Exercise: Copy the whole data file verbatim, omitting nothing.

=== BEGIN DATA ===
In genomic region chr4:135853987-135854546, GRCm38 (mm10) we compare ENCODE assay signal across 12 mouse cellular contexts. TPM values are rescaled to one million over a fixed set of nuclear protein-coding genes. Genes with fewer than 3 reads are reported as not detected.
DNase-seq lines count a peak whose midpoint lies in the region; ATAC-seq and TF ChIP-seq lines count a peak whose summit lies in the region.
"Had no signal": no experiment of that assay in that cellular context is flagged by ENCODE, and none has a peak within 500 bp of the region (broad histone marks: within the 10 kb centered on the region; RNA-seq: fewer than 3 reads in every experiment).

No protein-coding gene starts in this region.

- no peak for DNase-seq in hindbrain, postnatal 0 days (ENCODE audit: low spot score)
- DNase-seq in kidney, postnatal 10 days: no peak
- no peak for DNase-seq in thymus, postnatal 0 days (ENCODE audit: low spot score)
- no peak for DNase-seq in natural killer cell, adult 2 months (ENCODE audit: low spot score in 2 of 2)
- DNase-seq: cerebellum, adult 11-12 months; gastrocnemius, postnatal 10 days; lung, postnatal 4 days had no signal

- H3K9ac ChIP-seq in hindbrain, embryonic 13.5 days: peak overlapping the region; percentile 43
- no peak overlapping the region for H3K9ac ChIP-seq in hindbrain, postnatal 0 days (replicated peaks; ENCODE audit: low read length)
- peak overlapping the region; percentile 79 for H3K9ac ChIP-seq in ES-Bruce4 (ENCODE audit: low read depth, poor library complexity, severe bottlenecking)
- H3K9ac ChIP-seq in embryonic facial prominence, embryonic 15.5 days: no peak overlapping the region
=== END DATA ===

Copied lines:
In genomic region chr4:135853987-135854546, GRCm38 (mm10) we compare ENCODE assay signal across 12 mouse cellular contexts. TPM values are rescaled to one million over a fixed set of nuclear protein-coding genes. Genes with fewer than 3 reads are reported as not detected.
DNase-seq lines count a peak whose midpoint lies in the region; ATAC-seq and TF ChIP-seq lines count a peak whose summit lies in the region.
"Had no signal": no experiment of that assay in that cellular context is flagged by ENCODE, and none has a peak within 500 bp of the region (broad histone marks: within the 10 kb centered on the region; RNA-seq: fewer than 3 reads in every experiment).

No protein-coding gene starts in this region.

- no peak for DNase-seq in hindbrain, postnatal 0 days (ENCODE audit: low spot score)
- DNase-seq in kidney, postnatal 10 days: no peak
- no peak for DNase-seq in thymus, postnatal 0 days (ENCODE audit: low spot score)
- no peak for DNase-seq in natural killer cell, adult 2 months (ENCODE audit: low spot score in 2 of 2)
- DNase-seq: cerebellum, adult 11-12 months; gastrocnemius, postnatal 10 days; lung, postnatal 4 days had no signal

- H3K9ac ChIP-seq in hindbrain, embryonic 13.5 days: peak overlapping the region; percentile 43
- no peak overlapping the region for H3K9ac ChIP-seq in hindbrain, postnatal 0 days (replicated peaks; ENCODE audit: low read length)
- peak overlapping the region; percentile 79 for H3K9ac ChIP-seq in ES-Bruce4 (ENCODE audit: low read depth, poor library complexity, severe bottlenecking)
- H3K9ac ChIP-seq in embryonic facial prominence, embryonic 15.5 days: no peak overlapping the region